May 7, 2014
Healing (M). Director: Craig Monahan. Starring: Don Hany, Hugo Weaving. 119 minutes
As its title suggests, Healing probes the process of dealing with loss, coping with regret, and moving on to a more positive future. Director Craig Monahan has said that making the film was part of his own healing process, following the death of both of his parents during the years that the film was in development. Hugo Weaving’s character in the film is inspired by a real-life minimum-security prison officer whose daughter had died.
This man helped initiate a partnership between the Healesville Wildlife Sanctuary and Prisons Victoria, to develop a program for rehabilitating injured raptors, that would be overseen by prisoners as part of their own rehabilitation. ‘The program encapsulated the positive side,’ says Weaving, ‘of someone trying to deal with their own grief, and healing himself by setting up a kind of living memorial to his daughter.’
Such a program and process lies at the heart of Healing. ‘I’d read a number of drafts,’ says Weaving, who has shared a working relationship with Monahan ever since he starred in the director’s feature debut, the menacing police drama The Interview, back in 1998. His character Matt, like his real-life counterpart, is a bereaved father, and his all-but silent grief lends considerable weight to Weaving’s gruff portrayal. ‘It is not demonstrated in any great depth, but you understand the magnitude of his grief and what he’s trying to deal with,’ says Weaving.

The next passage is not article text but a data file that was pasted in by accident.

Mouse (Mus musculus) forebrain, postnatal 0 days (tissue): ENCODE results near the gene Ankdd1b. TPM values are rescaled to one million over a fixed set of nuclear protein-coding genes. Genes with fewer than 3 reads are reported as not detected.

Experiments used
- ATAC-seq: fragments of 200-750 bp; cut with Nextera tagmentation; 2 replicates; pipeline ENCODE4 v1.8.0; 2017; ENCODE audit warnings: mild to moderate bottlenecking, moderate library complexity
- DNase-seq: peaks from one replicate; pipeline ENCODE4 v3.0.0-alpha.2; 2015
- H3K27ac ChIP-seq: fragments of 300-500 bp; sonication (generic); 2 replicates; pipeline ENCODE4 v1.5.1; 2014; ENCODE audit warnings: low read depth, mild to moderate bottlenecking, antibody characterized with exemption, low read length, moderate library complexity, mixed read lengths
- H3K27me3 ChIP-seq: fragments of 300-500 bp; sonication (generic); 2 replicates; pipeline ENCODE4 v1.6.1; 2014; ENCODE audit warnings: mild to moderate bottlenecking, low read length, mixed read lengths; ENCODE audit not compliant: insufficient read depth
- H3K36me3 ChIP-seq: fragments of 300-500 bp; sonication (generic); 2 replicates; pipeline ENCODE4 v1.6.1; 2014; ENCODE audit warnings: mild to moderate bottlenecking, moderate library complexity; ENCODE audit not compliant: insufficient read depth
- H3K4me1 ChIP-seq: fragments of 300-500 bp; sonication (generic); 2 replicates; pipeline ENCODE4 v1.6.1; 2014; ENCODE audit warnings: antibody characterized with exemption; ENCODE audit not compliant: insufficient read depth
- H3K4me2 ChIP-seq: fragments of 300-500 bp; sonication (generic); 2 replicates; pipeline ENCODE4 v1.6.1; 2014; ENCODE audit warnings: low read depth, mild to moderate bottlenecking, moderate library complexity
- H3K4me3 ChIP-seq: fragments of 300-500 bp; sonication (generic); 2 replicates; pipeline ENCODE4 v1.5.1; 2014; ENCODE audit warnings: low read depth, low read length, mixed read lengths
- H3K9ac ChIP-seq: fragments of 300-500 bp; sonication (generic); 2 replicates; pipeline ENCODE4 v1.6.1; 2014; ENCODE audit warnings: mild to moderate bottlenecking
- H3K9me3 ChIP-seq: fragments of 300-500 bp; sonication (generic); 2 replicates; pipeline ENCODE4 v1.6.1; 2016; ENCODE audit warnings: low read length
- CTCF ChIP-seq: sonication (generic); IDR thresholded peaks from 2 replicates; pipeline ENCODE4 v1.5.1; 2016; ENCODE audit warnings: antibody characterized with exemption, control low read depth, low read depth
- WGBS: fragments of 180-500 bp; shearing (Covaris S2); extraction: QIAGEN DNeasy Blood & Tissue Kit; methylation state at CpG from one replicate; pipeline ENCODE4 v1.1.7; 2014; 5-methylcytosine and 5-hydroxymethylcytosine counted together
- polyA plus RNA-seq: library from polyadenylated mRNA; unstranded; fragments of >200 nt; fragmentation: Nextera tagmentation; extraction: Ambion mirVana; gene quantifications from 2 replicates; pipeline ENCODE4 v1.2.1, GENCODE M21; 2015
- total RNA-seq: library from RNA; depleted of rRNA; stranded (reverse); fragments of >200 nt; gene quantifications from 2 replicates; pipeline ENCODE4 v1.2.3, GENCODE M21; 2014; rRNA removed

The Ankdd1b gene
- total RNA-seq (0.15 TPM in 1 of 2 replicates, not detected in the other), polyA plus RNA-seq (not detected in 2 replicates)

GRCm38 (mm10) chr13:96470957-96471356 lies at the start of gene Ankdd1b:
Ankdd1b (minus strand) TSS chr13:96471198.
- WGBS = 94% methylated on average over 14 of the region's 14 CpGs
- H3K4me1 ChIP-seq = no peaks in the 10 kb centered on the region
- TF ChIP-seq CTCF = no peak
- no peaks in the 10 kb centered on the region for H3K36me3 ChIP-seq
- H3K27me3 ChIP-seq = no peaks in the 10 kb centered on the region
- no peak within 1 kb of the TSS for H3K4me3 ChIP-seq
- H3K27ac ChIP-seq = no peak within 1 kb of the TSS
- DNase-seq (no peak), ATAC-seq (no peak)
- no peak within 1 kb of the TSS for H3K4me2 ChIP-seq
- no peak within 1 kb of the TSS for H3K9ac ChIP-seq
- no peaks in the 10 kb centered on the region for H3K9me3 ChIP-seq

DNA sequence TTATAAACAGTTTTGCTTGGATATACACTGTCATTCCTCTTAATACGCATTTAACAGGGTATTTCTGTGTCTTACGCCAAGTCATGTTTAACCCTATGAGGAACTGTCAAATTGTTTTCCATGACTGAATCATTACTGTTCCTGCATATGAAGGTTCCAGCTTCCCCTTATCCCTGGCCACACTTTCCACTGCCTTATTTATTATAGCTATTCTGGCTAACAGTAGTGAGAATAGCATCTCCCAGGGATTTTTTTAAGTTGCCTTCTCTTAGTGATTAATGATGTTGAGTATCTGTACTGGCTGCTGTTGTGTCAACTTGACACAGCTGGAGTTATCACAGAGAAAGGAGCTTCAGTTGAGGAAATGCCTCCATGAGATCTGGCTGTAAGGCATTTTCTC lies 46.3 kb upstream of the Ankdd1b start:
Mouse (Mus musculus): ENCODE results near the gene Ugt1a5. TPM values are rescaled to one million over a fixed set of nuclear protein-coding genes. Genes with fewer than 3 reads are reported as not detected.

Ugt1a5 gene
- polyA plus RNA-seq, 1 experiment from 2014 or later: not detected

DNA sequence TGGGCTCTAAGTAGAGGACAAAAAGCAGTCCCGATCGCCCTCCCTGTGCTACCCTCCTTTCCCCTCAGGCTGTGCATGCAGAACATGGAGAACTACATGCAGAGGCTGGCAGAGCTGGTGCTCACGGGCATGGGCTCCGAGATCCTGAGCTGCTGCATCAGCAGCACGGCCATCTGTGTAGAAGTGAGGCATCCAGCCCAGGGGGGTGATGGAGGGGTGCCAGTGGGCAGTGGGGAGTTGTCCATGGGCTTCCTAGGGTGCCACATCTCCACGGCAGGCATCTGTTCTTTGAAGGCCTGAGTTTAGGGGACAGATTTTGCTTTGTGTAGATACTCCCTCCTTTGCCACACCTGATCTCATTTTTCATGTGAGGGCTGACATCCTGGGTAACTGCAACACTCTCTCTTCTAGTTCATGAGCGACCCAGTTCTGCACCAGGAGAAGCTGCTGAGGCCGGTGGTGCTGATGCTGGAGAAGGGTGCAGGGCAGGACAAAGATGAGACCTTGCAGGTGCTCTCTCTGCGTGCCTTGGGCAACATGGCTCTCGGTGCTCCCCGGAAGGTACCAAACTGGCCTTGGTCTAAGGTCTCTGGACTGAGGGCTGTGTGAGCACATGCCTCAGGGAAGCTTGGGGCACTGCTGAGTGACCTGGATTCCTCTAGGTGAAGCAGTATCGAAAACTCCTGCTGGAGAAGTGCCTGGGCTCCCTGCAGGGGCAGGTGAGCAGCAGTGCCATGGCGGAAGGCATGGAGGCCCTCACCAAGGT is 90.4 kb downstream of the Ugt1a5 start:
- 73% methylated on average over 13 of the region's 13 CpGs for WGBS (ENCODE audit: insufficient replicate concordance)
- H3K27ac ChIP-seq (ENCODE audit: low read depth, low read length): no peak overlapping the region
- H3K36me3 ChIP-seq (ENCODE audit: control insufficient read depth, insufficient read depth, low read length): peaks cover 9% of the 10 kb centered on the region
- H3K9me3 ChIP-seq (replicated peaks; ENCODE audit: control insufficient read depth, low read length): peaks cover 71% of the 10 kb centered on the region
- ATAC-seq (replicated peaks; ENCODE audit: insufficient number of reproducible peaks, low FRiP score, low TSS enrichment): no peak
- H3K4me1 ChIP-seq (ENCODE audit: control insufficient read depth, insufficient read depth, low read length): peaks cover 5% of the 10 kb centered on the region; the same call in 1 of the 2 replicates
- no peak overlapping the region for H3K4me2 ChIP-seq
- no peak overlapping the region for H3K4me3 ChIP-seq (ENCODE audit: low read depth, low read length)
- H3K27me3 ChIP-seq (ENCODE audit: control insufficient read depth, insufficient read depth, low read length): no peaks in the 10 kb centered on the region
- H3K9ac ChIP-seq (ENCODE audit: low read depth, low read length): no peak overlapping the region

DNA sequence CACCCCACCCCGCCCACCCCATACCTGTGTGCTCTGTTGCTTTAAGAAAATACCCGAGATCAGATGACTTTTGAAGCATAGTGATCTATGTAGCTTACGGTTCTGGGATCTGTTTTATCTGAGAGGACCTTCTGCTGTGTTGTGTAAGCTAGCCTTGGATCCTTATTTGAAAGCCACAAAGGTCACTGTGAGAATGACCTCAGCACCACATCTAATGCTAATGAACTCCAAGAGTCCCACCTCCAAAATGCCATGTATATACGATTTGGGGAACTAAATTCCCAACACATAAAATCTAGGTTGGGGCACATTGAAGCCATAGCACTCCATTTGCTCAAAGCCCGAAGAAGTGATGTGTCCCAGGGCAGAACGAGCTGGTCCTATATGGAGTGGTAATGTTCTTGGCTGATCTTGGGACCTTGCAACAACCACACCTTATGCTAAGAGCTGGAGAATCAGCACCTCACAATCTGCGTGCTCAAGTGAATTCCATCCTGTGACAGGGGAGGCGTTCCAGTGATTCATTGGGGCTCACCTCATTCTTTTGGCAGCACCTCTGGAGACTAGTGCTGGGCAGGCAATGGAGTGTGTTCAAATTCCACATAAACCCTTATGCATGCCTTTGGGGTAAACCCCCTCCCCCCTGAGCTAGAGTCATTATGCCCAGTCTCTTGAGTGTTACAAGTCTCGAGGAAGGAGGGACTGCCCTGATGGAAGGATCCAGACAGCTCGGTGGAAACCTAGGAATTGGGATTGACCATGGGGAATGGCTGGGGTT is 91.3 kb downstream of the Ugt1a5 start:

Matt is inspired to initiate the program not just by his own grief, but also by his observation of the film’s hero, Viktor (Hany), an Iranian expat and inmate who bears his own deep emotional scars. Viktor is at the tail end of a prison sentence for murdering a friend. During the course of the film he must confront not only his sense of guilt over that deed, but also try to heal the family relationships that have been damaged by his errant ways. His care for the raptors mirrors and enhances this process of self-healing.
As part of his research, Weaving spent time at some of Victoria’s minimum-security prison farms, and hopes that the insights gleaned from these experiences will illuminate for audiences this often-unseen aspect of the justice system. ‘It’s a prison film and yet you’re in a facility that not many people know about,’ he says. ‘At these facilities there’s a great deal of trust and quite strong relationships between prison officers and inmates.
‘It’s a pre-release facility, a very different atmosphere to a maximum-security prison. There were no exterior walls or fences — the inmates could run away if they wanted to, though obviously that’s not in their interests. It’s the borderline between being incarcerated and being set free. Therefore there needs to be a certain amount of trust and responsibility given to inmates because they need to be rehabilitated back into the community.’
Healing‘s strongest attribute is its cinematography. Its images of birds in flight or repose stand as poignant metaphors for the ebb and flow of human dignity, the fragility and resilience of the human spirit, and the burgeoning self-respect. If the story is a bit thin at times, and the dialogue stilted, this is balanced by the gravity of the theme and by the performances of Hany and Weaving, as their characters push back with increasing resolve against the weight of grief and regret. In this regard it, like its characters, achieves transcendence.